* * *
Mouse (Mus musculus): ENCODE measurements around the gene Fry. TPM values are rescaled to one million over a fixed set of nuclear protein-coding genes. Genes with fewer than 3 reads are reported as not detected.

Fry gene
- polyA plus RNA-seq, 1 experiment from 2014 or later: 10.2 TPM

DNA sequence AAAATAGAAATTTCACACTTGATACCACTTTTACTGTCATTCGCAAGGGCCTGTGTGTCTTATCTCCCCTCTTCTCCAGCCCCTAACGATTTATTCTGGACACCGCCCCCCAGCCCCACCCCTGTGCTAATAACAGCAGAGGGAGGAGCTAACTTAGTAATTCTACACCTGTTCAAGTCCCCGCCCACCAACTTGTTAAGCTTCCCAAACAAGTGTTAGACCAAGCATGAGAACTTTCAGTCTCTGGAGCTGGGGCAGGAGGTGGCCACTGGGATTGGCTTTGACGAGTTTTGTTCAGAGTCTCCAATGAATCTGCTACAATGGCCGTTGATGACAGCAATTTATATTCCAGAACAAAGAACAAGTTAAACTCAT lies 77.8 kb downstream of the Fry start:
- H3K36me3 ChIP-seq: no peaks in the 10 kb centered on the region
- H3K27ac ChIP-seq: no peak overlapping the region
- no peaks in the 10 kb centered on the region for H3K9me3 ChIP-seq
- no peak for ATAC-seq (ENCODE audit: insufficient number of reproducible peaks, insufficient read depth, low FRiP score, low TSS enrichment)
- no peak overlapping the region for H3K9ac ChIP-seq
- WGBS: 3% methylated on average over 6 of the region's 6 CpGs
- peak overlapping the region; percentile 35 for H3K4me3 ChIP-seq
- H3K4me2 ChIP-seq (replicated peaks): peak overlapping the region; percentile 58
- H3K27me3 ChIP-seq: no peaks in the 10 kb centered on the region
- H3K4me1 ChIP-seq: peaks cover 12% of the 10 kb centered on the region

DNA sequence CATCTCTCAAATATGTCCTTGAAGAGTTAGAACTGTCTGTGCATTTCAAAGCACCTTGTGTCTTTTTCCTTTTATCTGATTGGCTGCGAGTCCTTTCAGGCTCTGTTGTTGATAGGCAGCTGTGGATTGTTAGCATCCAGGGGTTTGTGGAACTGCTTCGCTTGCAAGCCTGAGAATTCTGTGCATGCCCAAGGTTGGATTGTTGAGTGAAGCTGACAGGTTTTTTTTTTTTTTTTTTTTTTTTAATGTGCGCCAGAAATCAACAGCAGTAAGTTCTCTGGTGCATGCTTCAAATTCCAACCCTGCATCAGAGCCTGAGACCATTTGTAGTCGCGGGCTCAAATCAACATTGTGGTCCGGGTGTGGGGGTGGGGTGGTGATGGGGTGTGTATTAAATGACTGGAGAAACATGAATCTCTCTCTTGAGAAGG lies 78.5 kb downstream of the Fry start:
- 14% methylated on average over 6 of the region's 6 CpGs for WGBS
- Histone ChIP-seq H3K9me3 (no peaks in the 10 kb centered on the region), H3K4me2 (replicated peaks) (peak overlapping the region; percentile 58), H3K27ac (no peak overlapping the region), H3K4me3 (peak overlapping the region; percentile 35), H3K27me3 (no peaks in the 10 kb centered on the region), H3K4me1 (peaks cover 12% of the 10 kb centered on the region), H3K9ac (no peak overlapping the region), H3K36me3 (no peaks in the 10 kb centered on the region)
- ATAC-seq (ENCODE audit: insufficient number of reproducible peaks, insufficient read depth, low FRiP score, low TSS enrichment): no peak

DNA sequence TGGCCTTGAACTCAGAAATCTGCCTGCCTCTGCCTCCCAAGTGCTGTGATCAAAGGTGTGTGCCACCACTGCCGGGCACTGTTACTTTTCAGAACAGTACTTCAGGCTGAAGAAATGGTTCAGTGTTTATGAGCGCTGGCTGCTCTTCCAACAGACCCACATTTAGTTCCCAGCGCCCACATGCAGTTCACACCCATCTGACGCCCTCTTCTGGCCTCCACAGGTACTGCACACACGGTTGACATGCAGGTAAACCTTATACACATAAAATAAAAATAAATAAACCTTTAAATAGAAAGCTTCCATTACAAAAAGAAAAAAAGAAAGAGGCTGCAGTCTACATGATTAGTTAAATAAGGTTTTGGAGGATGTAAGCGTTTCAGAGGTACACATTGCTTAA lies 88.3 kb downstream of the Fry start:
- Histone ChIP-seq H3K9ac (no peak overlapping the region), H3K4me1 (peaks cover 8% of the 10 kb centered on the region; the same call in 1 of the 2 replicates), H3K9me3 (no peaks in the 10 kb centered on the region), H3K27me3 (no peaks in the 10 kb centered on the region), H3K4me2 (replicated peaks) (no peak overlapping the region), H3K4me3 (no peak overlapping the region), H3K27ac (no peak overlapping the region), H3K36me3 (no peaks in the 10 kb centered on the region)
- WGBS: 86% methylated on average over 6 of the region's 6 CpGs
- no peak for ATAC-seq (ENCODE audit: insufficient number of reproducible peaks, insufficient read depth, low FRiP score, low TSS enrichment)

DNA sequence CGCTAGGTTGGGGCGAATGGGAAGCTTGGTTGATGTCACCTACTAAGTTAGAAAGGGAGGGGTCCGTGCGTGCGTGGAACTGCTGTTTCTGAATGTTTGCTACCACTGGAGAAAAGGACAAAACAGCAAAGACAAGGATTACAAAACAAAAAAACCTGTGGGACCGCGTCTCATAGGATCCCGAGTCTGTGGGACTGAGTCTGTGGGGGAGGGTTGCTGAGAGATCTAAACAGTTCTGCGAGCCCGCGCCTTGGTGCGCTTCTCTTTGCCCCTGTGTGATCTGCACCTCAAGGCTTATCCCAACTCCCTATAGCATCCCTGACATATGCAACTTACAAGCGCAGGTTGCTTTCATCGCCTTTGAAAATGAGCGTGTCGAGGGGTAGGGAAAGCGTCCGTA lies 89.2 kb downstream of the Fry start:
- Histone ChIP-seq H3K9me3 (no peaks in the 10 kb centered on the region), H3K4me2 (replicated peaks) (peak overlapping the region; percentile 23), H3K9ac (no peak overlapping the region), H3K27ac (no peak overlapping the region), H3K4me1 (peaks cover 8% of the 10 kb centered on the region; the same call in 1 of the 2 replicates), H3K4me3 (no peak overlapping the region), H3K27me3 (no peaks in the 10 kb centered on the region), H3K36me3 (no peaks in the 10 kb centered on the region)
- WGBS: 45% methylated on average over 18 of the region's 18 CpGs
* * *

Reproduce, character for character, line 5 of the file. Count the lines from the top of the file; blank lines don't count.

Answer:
- H3K36me3 ChIP-seq: no peaks in the 10 kb centered on the region